The UK Could Hit Zero Carbon with a ‘Nature Based’ Reduction Plan

The Royal Society and the Royal Academy of Engineering have released a report in which they detail how the UK could effectively reduce its net carbon output to zero by 2050 — if, that is, they take massive action.

Commissioned by the UK government, the researchers looked at a wide range of CO2 removal strategies to see how the UK could hit its zero carbon goal. Of course, there are many technological advances in the pipeline, for example the latest development of carbon absorbing minerals. However, in this case the researchers decided to look at existing methods of carbon dioxide reduction that would not require the invention and development of new tech.

Professor Gideon Henderson FRS, Professor of Earth Science at the University of Oxford and chair of the report working group, is said in a press release: “If the UK acts now on greenhouse gas removal, we can reach national emissions targets and show how a major industrialised economy can play a leading role in meeting the goals of the Paris Agreement.

He adds, “In this report we’ve identified the available GGR technologies, how they might be used together for maximum effect, and how their phased development and deployment could enable the urgent action required to avoid the devastating impact of climate change.”

Nature Based CO2 Removal Strategies

The researchers offer a number of key actions they believe can be used to cut CO2 close to net zero.

1. Plant a Lot More Trees

Some of these make intuitive sense. We know that trees are great at carbon capture, so the researchers recommend adding to the UK’s forest cover to the tune of a 40 percent increase. That’s a lot, but it’s not entirely out of the question given how land use is changing and how cities in the UK are making a concerted push to restore tree cover where possible.

The type of trees will be important, and careful control of the biomass will have to be factored in. Candidates could be pines, though there would be room for other species, too, such as oaks.

2. Plant Energy Crops

Another step would be to plant around 2.5 million acres of so-called energy crops. These crops are grown as a low-cost and low-maintenance product for use in making biofuels.

As the BBC notes, the most likely candidates for that are probably willow or miscanthus grass. These crops could be turned into biofuel and generate electricity.

The CO2 made from this will be stored permanently underground — or at least until we have a means of releasing it in a way that will not harm the environment.

3. Restore Wetlands and Marshes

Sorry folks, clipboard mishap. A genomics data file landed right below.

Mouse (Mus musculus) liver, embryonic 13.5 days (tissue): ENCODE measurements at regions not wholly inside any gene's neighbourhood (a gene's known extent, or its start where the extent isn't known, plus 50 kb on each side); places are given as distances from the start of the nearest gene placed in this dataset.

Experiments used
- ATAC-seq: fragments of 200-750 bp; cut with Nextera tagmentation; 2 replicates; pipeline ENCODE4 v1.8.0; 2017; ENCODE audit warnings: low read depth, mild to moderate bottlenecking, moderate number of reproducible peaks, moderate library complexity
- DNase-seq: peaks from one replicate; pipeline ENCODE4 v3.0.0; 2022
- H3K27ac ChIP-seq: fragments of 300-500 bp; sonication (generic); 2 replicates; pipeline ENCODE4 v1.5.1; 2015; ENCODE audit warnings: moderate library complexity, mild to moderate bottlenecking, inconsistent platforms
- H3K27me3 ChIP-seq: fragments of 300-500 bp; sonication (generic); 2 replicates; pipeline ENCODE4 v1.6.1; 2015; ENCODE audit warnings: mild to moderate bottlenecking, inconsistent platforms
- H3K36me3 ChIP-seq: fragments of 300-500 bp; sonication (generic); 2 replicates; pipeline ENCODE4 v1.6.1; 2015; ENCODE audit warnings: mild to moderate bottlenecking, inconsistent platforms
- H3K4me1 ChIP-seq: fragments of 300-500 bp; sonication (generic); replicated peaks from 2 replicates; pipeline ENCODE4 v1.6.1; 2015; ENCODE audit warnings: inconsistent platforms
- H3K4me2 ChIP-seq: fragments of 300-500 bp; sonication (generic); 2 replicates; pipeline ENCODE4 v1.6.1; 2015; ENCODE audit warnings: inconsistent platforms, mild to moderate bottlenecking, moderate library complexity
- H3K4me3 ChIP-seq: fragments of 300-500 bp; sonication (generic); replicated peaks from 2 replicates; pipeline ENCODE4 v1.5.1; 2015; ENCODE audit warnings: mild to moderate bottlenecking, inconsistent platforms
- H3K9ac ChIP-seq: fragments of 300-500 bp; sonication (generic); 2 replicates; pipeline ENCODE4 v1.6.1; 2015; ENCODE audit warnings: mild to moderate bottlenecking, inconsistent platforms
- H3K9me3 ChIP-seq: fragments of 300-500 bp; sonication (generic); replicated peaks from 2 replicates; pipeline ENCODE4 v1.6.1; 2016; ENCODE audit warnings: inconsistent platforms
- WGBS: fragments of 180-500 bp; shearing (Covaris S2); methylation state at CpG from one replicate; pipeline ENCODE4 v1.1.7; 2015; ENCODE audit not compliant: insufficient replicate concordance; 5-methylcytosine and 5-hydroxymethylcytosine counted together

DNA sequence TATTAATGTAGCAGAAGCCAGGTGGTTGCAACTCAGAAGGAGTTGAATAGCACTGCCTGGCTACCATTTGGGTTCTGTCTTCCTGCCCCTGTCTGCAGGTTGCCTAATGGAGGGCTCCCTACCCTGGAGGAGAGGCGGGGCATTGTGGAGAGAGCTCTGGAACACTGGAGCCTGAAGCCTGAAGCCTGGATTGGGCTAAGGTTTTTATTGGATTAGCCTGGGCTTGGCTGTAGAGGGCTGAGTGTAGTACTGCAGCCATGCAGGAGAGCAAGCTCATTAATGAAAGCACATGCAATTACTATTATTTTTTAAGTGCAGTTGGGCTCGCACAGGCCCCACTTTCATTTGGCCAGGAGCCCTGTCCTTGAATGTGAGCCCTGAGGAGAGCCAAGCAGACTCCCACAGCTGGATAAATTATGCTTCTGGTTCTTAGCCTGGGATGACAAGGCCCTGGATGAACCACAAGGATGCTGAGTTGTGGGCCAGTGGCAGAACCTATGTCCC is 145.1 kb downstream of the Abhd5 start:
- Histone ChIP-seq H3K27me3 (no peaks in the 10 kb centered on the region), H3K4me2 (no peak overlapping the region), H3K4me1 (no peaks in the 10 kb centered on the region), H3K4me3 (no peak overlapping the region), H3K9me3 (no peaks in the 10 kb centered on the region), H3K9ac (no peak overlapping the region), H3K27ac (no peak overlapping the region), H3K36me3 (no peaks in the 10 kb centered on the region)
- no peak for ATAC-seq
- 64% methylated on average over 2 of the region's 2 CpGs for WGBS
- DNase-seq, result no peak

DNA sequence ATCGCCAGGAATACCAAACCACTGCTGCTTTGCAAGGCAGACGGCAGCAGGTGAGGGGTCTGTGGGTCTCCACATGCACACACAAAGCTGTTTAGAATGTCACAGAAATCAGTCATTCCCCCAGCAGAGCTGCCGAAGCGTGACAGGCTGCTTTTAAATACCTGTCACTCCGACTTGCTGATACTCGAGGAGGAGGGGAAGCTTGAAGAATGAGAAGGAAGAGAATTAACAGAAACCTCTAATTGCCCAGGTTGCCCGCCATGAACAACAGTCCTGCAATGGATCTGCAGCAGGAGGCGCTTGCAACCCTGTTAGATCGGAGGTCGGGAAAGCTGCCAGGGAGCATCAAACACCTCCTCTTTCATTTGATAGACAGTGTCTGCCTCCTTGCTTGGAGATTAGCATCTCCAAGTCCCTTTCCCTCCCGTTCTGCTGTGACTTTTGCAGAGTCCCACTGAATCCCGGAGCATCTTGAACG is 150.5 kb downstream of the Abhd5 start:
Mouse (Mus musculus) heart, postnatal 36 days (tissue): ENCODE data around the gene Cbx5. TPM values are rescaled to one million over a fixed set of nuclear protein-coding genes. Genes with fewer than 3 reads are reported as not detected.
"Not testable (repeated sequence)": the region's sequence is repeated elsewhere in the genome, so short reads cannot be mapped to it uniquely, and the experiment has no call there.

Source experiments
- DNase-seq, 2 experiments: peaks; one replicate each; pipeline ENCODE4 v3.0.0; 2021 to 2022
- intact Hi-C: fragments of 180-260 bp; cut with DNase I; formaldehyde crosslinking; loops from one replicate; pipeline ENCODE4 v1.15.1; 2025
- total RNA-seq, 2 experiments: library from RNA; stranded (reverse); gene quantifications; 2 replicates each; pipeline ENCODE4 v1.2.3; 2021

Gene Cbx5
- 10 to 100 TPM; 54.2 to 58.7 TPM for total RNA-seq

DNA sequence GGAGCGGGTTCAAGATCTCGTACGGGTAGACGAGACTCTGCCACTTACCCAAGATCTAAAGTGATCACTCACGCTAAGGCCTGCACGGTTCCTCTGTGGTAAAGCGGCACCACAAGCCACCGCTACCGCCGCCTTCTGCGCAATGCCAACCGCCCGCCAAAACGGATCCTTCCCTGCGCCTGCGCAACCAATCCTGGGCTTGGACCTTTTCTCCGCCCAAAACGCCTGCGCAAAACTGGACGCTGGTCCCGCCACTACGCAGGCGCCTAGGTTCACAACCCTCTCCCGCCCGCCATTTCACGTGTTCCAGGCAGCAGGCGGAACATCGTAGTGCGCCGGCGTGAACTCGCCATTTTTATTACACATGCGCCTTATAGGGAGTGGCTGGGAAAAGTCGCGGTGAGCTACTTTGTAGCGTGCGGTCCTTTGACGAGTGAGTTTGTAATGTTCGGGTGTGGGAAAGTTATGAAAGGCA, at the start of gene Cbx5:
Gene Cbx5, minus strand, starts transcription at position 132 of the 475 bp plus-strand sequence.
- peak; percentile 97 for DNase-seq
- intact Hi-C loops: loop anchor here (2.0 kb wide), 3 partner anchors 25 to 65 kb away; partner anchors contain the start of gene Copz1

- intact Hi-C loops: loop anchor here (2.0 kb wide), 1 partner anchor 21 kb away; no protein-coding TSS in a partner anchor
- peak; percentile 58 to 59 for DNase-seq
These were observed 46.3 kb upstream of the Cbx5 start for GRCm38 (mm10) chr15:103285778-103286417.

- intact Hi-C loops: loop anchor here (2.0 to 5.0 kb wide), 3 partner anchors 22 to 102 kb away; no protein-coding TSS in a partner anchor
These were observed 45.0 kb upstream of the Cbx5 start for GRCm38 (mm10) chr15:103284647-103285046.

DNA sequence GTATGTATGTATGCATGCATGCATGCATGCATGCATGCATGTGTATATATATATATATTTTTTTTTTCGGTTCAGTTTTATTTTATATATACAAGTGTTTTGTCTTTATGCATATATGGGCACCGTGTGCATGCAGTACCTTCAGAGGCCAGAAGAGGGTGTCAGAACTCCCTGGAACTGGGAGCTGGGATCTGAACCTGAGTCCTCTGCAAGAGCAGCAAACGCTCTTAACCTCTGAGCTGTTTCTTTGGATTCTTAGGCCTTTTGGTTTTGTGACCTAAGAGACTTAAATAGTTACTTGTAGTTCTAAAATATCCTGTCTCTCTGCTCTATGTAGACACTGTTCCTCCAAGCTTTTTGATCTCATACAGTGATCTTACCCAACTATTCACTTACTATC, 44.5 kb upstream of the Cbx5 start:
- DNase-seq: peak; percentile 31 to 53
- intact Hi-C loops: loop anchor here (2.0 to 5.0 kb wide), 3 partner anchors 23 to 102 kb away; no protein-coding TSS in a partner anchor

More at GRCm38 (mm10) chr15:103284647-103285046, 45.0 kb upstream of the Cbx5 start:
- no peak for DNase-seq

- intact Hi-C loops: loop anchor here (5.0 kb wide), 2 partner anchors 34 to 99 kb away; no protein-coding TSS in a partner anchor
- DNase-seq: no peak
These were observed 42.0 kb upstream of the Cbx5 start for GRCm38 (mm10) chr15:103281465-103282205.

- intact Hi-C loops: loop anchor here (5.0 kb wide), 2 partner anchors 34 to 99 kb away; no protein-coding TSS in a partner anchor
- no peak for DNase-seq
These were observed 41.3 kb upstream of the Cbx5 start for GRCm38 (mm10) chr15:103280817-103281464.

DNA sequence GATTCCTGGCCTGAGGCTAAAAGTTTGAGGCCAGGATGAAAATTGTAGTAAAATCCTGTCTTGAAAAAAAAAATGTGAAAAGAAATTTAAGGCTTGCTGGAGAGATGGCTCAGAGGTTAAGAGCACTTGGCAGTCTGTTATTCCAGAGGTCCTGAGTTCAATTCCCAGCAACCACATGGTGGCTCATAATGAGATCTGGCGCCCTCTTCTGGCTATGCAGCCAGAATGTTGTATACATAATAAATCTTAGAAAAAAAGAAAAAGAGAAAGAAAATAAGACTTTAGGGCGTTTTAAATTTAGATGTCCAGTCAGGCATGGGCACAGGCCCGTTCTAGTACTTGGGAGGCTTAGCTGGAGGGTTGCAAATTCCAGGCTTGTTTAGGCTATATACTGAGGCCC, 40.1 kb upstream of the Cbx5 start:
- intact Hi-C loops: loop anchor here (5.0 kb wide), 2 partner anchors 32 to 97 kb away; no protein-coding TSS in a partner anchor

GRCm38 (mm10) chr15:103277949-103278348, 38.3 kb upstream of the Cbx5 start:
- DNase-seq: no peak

Peat wetlands are carbon abundant. As a result when those marshes, they release their gases, contributing heavily to global climate change by releasing carbon and methane.

Restoring these wetlands would serve to secure those carbon sinks and help keep them locked tight. It would also serve the secondary function of preserving habitats for threatened wetland species, some of whom are key species for preserving the wider rural food chain.

4. Build Timber Homes

Other steps include building more houses out of timber, because timber frame construction has the lowest CO2 emissions when compared to other traditional building methods.

5. Use Silicate Rocks

Lastly, the researchers posit that using crushed silicate rocks dispersed through the UK’s farmland can be a major component of this strategy. There’s solid science behind this, too. Researchers have found that using carbon silicate on farmland has a dual purpose of dissolving into soil to take up the carbon there while also feeding the crops with vital nutrients.

Using Nature and Tech to Reach Zero Carbon

Put together, this nature based program could yield significant reductions in carbon dioxide output in the UK that could get the nation closer to its zero carbon goal, though the researchers note that these steps will not be enough on their own.

Technological innovation in sectors like aviation and transport will also be key to securing that net zero future. This includes but isn’t limited to using carbon capture technologies to filter our air, as well as innovating existing electric and other low-carbon transport technologies to make them more efficient and cost effective.

Even though many of these proposed “natural” steps are readily available and are comparatively low cost, they will still be expensive and will need full backing from the government in terms of deployment and incentives for farmers, who will need to do much of the work.

Richard Black, director of the Energy and Climate Intelligence Unit and not connected to the report, praised its findings, saying “It shows the UK can take its carbon emissions down to net zero by around mid-century and can do so affordably.”

He adds, “If anything, it has over-estimated the amount of negative emissions the UK will need, and yet still concludes that we can deliver.”

This report is certainly encouraging, and it shows how even relatively simple-sounding steps can lead to significant gains in the fight for our planet.

Photo credit: Thinkstock.


Marie W
Marie W4 days ago

Thanks for posting.

Coo R
Coo Rabout a month ago

can't come soon enough

Thomas M
Thomas M1 months ago

Thank you

Maria P
Martha P2 months ago

Thanks for posting

Kevin B
Kevin B2 months ago

Thank you for sharing

John W
John W3 months ago

Thank you for sharing this :-)

Mely Lu
Mely Lu4 months ago


Anna R
Anna R5 months ago

Thank you

Kitty Heardman
Vee B5 months ago

wonderful news

Henry M
Henry M6 months ago

If only the USA, the second biggest CO2 producer in the world, would follow their lead.